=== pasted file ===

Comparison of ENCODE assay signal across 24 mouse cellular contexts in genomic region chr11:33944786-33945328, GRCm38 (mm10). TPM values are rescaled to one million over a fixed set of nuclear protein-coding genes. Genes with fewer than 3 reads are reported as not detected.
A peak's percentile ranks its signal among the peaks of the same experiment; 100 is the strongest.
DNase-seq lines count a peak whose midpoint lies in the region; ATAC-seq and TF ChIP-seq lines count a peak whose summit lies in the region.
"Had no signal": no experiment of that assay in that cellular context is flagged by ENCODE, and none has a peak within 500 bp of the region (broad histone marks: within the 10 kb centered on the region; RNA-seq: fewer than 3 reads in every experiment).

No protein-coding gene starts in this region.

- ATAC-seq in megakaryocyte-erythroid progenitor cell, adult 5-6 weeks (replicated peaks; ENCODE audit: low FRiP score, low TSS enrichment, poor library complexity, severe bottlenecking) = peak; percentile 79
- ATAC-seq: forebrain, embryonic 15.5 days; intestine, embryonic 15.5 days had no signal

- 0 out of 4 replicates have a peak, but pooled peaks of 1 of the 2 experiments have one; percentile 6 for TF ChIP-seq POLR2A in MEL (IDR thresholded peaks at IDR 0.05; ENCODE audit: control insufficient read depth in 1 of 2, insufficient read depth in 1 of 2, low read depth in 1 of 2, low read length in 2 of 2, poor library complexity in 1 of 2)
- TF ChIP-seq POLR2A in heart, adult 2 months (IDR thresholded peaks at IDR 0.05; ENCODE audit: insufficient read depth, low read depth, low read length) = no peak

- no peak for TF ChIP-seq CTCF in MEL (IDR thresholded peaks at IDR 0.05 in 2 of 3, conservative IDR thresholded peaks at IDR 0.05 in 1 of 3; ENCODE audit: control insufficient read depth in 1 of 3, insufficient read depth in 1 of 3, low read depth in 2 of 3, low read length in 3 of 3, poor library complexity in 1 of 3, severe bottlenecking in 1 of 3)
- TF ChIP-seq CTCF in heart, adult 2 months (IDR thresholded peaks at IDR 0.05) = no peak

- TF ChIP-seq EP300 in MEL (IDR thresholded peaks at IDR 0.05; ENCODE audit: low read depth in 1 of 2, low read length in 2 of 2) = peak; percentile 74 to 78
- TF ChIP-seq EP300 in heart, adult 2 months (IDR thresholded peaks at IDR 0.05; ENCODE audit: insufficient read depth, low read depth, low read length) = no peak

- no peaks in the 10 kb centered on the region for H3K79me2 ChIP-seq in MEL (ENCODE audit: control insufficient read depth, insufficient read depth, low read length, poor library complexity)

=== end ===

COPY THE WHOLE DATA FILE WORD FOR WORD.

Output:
Comparison of ENCODE assay signal across 24 mouse cellular contexts in genomic region chr11:33944786-33945328, GRCm38 (mm10). TPM values are rescaled to one million over a fixed set of nuclear protein-coding genes. Genes with fewer than 3 reads are reported as not detected.
A peak's percentile ranks its signal among the peaks of the same experiment; 100 is the strongest.
DNase-seq lines count a peak whose midpoint lies in the region; ATAC-seq and TF ChIP-seq lines count a peak whose summit lies in the region.
"Had no signal": no experiment of that assay in that cellular context is flagged by ENCODE, and none has a peak within 500 bp of the region (broad histone marks: within the 10 kb centered on the region; RNA-seq: fewer than 3 reads in every experiment).

No protein-coding gene starts in this region.

- ATAC-seq in megakaryocyte-erythroid progenitor cell, adult 5-6 weeks (replicated peaks; ENCODE audit: low FRiP score, low TSS enrichment, poor library complexity, severe bottlenecking) = peak; percentile 79
- ATAC-seq: forebrain, embryonic 15.5 days; intestine, embryonic 15.5 days had no signal

- 0 out of 4 replicates have a peak, but pooled peaks of 1 of the 2 experiments have one; percentile 6 for TF ChIP-seq POLR2A in MEL (IDR thresholded peaks at IDR 0.05; ENCODE audit: control insufficient read depth in 1 of 2, insufficient read depth in 1 of 2, low read depth in 1 of 2, low read length in 2 of 2, poor library complexity in 1 of 2)
- TF ChIP-seq POLR2A in heart, adult 2 months (IDR thresholded peaks at IDR 0.05; ENCODE audit: insufficient read depth, low read depth, low read length) = no peak

- no peak for TF ChIP-seq CTCF in MEL (IDR thresholded peaks at IDR 0.05 in 2 of 3, conservative IDR thresholded peaks at IDR 0.05 in 1 of 3; ENCODE audit: control insufficient read depth in 1 of 3, insufficient read depth in 1 of 3, low read depth in 2 of 3, low read length in 3 of 3, poor library complexity in 1 of 3, severe bottlenecking in 1 of 3)
- TF ChIP-seq CTCF in heart, adult 2 months (IDR thresholded peaks at IDR 0.05) = no peak

- TF ChIP-seq EP300 in MEL (IDR thresholded peaks at IDR 0.05; ENCODE audit: low read depth in 1 of 2, low read length in 2 of 2) = peak; percentile 74 to 78
- TF ChIP-seq EP300 in heart, adult 2 months (IDR thresholded peaks at IDR 0.05; ENCODE audit: insufficient read depth, low read depth, low read length) = no peak

- no peaks in the 10 kb centered on the region for H3K79me2 ChIP-seq in MEL (ENCODE audit: control insufficient read depth, insufficient read depth, low read length, poor library complexity)